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Old 03-18-2014, 01:14 AM   #11
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Okay...

My estimated OG according to beersmith is 1.084, but the measured OG is 1.046...

Which one do I go by? Also, again, if I have a 1.5 liter starter, am I putting 1.5 liters of water in the saucepan along with however much dme that equates to? What is that - 150 grams?

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Old 03-18-2014, 01:19 AM   #12
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Originally Posted by mbobhat View Post
1 quart is approx. 1 liter, or 4 cups (not 2 cups )
True, but most 1L starter recipes that I've found call for 2 cups of water and .5 cup of DME which only yielded about 600ml if I remember correctly. Which is why I don't understand why they call it a 1L starter if I'm only putting 2 cups of water...
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Old 03-18-2014, 02:25 AM   #13
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Originally Posted by kenpotf View Post
Okay...

My estimated OG according to beersmith is 1.084, but the measured OG is 1.046...

Which one do I go by? Also, again, if I have a 1.5 liter starter, am I putting 1.5 liters of water in the saucepan along with however much dme that equates to? What is that - 150 grams?
With Beersmith, the measured OG is what you actually measured with a hydrometer or refractometer when brewing the batch. The number will remain the same until you physically enter the actual reading. 1.046 sounds like a pre-boil gravity reading. Also, if you purchased a 1 liter starter kit, the flask is 1 liter so the recommended amount is 2 cups (or a half liter) because you'll have a volcano if you fill it. I started with that & quickly changed to a 3 liter flask after one hell of a mess!
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Old 03-18-2014, 03:19 AM   #14
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So how many cups do you use for a 1.5L starter if you use two cups for a 1L? I was going to buy a 2L flask tomorrow, but I have no clue how much water I'll need to fill it for a 1.5L starter.

When I'm making my starter, do I base it off of the estimated OG or measured OG in beersmith?

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Old 03-18-2014, 03:30 AM   #15
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Wait a sec...I think the lightbulb just came on (I could be wrong).

If I have a 1.5L starter, and I want to use 1.5L of water, I would need 150g of DME.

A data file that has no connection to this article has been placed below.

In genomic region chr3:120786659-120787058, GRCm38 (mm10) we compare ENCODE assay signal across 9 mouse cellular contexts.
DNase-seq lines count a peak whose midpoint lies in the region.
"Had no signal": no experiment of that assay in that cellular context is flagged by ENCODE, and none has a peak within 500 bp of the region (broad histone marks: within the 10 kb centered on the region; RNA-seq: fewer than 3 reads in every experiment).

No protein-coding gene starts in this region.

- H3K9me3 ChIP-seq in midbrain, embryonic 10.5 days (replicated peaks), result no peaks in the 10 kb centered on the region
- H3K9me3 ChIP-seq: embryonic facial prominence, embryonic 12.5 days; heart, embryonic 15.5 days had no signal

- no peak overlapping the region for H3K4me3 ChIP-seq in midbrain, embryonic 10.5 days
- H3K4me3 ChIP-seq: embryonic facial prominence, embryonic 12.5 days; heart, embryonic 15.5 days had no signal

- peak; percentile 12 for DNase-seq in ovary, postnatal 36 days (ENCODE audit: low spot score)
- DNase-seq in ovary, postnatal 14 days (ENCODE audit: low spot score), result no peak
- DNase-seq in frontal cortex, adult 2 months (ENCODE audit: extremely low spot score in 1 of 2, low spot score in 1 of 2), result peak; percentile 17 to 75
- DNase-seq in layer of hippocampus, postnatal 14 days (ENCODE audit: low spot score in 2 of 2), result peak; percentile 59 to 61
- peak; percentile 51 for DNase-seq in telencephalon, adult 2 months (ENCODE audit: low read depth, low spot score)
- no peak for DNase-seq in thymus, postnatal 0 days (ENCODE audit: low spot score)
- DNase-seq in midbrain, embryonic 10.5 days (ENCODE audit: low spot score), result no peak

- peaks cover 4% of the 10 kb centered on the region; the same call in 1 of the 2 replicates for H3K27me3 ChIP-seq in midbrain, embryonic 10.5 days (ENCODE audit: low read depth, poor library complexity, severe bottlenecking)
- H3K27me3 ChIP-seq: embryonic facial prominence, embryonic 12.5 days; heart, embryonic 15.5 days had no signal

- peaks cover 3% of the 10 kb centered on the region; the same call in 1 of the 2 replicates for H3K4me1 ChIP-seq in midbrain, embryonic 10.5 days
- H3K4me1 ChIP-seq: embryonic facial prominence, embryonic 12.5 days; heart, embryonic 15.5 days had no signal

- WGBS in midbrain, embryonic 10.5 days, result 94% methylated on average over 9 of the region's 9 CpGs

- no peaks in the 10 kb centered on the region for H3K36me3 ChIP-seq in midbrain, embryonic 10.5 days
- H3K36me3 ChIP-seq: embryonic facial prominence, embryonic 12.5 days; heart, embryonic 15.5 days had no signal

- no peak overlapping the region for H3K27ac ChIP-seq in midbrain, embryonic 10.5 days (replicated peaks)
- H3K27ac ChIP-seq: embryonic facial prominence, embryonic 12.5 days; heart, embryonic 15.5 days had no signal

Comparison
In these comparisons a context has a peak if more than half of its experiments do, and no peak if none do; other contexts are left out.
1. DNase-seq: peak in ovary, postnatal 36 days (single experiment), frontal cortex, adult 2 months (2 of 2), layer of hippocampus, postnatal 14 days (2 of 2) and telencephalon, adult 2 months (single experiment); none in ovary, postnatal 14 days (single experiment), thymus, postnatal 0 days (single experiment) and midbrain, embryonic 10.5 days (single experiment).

If I have 1L starter, and I wanted to use 600ml of water, I would need 60g of DME.
If I have a 2L starter and want to use 1300ml of water, I would need 130g of DME.

This all ratio based, and technically should keep the fg between 1.030 to 1.040 for all of the above. Does that sound right?

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Old 03-18-2014, 03:00 PM   #16
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Originally Posted by kenpotf View Post
Wait a sec...I think the lightbulb just came on (I could be wrong).

If I have a 1.5L starter, and I want to use 1.5L of water, I would need 150g of DME.
If I have 1L starter, and I wanted to use 600ml of water, I would need 60g of DME.
If I have a 2L starter and want to use 1300ml of water, I would need 130g of DME.

This all ratio based, and technically should keep the fg between 1.030 to 1.040 for all of the above. Does that sound right?
I think you've got it.
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Old 03-18-2014, 03:03 PM   #17
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Also, not to say others weren't correct in trying to get your batch details before answering your question, but I've noticed HBTers sometimes don't like talking about theory much when asked a generic question and want to answer a specific real life question. As if all brewing questions are related to exactly what I'm going to do on my next batch.

That said, you will get more yeast cells by first making a 1L starter and then stepping it up to a 2L starter than you would just making a 2L starter from the get go.

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Old 03-18-2014, 03:14 PM   #18
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That said, you will get more yeast cells by first making a 1L starter and then stepping it up to a 2L starter than you would just making a 2L starter from the get go.

Why is this? I have always wondered why the step up is necessary.

I have a 2L flask so I always just make a 1600ml starter from the jump, typically the night before so that the yeast is already active when I pitch.
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Old 03-19-2014, 04:08 AM   #19
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Why is this? I have always wondered why the step up is necessary.

I have a 2L flask so I always just make a 1600ml starter from the jump, typically the night before so that the yeast is already active when I pitch.
If you're getting your target number of cells with a single stage then there's no need for the step up, but you can get more cells using less DME using steps if you need a large increase in cells.

For instance, I bought a pack of Wyeast that was from November. Instead of making my typical 4L starter I'm making a 1L first and will check where that gets me as far as cell count and make another starter to hit my cell count target. The calculator told me I only had 16B cells left in that pack and dumping them in a 4L starter wouldn't have gotten me where I needed to be and would have been a waste of DME.
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